In thinking about this, I find myself asking more questions than finding answers. Are there any companies out there that are taking note of this divide? Is anyone working to publish more books, comics, media, and games that use characters and their development the way so many women would like to see them used? Are there companies, established or new, that are willing to push in these directions?

Most importantly, where can we find and support these new voices? I don’t believe this is something that will naturally work itself out. I think this requires women to ask for what they want, to talk to developers at cons, to write emails to the big companies, to continue to support places that provide a home for the kind of stories we want to see in the world.

And when possible, to write and draw and build those kinds of stories, comics, and games ourselves. There is a vast, obviously untapped audience out there that well and truly does want to watch deeply felt, well-developed characters triumph over all the evil in their path and then kiss their partner-in-arms, blood-spattered armor be damned.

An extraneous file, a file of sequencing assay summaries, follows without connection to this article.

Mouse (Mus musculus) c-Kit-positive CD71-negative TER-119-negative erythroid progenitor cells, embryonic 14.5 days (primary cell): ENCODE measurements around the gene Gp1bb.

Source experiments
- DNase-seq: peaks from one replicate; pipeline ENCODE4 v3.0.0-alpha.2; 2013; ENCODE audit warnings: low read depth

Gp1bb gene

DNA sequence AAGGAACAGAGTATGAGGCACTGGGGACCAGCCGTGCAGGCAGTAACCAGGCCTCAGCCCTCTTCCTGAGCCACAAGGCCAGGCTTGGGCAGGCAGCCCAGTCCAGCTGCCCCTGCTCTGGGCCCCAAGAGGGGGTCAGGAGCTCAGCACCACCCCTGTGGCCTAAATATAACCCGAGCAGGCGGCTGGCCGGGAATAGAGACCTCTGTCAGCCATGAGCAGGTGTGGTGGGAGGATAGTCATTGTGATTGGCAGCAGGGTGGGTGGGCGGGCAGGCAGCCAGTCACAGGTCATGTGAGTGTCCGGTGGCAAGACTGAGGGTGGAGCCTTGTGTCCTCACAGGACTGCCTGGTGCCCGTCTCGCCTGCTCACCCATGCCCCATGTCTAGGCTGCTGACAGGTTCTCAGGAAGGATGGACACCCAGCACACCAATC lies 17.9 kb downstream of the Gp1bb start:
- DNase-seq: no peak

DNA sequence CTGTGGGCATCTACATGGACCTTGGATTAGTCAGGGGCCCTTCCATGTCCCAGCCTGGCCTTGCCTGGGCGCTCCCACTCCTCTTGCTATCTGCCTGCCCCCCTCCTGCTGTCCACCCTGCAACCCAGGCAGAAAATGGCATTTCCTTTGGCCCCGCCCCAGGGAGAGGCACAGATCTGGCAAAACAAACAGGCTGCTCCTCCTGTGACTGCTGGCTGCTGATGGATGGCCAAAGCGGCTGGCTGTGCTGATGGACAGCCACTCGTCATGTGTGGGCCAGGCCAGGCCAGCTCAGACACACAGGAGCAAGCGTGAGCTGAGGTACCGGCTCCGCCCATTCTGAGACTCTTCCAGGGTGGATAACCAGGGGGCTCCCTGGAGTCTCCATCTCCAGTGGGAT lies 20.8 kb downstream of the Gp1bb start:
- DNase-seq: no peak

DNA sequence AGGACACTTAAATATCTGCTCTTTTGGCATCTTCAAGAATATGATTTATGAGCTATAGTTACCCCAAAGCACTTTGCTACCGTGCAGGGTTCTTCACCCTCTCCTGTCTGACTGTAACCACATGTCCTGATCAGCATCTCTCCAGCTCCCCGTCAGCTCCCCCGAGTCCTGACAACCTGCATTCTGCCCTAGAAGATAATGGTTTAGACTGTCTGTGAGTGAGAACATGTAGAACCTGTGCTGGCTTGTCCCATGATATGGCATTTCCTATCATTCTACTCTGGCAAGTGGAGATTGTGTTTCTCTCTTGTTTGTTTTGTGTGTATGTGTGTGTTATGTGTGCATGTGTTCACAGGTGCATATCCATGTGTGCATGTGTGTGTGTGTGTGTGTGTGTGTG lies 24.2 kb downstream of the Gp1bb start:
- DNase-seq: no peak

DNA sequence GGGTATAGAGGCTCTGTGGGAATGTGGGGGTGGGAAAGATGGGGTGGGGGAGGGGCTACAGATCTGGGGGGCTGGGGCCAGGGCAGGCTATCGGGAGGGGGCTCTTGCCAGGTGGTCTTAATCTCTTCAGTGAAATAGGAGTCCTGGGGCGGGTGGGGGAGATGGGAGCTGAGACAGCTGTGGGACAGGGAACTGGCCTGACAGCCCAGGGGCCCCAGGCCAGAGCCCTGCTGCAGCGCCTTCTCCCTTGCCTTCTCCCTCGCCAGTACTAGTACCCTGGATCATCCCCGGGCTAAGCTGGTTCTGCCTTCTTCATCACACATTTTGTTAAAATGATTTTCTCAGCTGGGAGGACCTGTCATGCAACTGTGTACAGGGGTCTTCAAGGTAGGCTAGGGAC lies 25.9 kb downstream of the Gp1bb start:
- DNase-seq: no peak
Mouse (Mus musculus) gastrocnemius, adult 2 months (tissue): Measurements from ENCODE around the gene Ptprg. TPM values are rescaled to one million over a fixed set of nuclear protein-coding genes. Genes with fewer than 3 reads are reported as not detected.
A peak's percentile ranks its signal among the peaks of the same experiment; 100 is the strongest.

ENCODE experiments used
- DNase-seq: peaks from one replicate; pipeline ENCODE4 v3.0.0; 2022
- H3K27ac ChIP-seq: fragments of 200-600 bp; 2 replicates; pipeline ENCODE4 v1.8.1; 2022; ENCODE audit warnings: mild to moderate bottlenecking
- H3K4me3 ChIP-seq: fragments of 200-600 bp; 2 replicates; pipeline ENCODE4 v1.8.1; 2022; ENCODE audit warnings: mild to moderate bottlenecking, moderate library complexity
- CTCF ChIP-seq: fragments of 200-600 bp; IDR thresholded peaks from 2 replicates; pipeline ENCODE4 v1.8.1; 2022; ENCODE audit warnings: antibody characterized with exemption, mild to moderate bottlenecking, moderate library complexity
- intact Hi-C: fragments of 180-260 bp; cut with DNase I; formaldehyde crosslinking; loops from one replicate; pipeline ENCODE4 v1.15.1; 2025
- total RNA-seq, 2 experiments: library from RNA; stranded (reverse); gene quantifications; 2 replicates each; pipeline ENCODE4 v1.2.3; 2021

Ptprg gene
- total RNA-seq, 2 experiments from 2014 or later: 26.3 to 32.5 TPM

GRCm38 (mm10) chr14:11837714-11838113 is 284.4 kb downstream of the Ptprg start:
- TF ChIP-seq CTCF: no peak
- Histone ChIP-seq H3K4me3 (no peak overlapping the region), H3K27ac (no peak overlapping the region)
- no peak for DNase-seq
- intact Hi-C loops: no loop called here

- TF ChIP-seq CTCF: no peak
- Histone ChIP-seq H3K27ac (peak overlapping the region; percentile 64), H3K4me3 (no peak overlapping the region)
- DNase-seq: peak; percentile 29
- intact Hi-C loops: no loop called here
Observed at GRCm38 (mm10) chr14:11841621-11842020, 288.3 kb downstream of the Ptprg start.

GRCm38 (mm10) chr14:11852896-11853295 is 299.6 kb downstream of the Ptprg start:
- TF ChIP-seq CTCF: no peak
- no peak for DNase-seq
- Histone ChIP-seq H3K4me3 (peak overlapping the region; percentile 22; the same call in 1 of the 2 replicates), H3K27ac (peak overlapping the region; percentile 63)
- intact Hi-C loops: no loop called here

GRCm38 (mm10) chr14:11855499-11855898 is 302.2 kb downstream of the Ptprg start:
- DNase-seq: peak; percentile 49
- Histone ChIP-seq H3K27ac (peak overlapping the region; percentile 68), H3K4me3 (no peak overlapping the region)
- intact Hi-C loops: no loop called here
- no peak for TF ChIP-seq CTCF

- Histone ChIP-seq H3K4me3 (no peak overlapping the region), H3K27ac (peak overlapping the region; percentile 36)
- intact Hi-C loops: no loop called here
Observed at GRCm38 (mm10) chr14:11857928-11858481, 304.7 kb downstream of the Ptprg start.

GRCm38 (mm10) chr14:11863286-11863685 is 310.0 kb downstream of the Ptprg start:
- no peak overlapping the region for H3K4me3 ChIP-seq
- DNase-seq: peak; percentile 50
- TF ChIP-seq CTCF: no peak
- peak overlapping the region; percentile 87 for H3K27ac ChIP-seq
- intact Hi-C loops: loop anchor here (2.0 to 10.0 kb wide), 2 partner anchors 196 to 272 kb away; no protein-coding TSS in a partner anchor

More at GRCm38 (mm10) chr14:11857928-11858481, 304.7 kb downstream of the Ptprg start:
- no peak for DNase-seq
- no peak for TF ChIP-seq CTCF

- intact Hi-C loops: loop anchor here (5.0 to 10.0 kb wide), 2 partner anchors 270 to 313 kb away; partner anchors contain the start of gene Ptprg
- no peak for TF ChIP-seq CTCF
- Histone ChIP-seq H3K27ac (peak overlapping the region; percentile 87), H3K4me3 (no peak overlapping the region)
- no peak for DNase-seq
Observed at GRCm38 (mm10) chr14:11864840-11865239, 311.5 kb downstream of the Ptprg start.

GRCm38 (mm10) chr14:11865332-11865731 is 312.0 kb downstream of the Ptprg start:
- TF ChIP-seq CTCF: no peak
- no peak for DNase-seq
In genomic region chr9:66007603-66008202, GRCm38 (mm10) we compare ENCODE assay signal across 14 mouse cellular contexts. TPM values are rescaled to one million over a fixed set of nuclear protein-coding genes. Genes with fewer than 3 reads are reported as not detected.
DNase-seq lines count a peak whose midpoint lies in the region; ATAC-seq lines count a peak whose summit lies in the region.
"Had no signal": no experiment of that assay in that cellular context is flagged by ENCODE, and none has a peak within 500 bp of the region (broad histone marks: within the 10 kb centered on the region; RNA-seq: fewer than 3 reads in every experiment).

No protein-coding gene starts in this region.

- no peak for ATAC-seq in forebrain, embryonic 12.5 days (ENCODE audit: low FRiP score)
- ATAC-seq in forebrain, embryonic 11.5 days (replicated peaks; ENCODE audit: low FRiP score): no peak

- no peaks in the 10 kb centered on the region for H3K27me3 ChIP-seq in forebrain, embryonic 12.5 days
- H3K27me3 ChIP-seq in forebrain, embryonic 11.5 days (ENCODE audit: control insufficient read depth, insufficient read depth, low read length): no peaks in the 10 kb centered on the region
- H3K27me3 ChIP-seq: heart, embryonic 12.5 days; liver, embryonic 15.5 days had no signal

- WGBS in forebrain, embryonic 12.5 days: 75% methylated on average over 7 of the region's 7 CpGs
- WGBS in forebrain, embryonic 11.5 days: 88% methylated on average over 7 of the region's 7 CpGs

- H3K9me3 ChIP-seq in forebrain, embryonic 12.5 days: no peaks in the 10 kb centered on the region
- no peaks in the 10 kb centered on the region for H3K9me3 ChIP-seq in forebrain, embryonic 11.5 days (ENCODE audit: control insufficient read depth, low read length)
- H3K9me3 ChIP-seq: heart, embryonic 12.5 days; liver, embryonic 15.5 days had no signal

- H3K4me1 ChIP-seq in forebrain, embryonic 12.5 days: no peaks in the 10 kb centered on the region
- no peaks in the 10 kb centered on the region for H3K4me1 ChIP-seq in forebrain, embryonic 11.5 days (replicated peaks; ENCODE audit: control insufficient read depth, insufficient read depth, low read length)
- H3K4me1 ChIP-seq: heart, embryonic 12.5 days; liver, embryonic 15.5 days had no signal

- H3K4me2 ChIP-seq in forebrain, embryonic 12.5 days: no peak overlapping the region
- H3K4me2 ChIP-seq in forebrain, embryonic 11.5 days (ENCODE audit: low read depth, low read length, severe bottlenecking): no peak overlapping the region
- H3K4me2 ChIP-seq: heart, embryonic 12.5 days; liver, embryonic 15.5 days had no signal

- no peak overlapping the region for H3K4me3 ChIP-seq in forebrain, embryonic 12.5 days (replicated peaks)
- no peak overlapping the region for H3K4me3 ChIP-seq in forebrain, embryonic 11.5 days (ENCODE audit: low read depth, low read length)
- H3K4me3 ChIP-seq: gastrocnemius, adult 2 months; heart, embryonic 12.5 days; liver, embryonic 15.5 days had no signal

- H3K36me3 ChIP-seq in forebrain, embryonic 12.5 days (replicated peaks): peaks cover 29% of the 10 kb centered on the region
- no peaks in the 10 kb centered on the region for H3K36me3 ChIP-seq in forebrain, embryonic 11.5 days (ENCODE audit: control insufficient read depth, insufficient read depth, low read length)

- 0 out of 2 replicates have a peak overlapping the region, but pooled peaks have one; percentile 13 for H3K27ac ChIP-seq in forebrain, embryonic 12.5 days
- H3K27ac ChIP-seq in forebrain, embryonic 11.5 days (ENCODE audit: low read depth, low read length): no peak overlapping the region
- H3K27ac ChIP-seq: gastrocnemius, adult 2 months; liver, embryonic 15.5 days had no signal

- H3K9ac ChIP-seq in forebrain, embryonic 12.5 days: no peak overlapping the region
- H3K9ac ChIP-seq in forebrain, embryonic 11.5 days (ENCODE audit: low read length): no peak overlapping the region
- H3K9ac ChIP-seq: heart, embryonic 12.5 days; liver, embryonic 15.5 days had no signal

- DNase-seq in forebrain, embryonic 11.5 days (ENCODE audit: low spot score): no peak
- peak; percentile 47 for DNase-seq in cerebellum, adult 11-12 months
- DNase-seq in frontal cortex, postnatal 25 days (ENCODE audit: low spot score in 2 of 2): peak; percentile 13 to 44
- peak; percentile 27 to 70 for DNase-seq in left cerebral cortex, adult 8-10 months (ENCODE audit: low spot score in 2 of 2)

A bit about the author:

A pixel-slinger and code monkey by trade, Jennifer Lyn Parsons is a life-long lover of story with a capital S. Her work has been seen in 365 Tomorrows, Dark Valentine Magazine, and Eternal Haunted Summer, among others. She published her first novel in 2012. When not writing either code or fiction, she runs Luna Station Press, reads books as part of the Geek Girls Book Club, devours comic books because she’s loved Batman her entire life, and sometimes makes things out of yarn. She can be reached through her website, pixelpaperyarn.com. Visit author page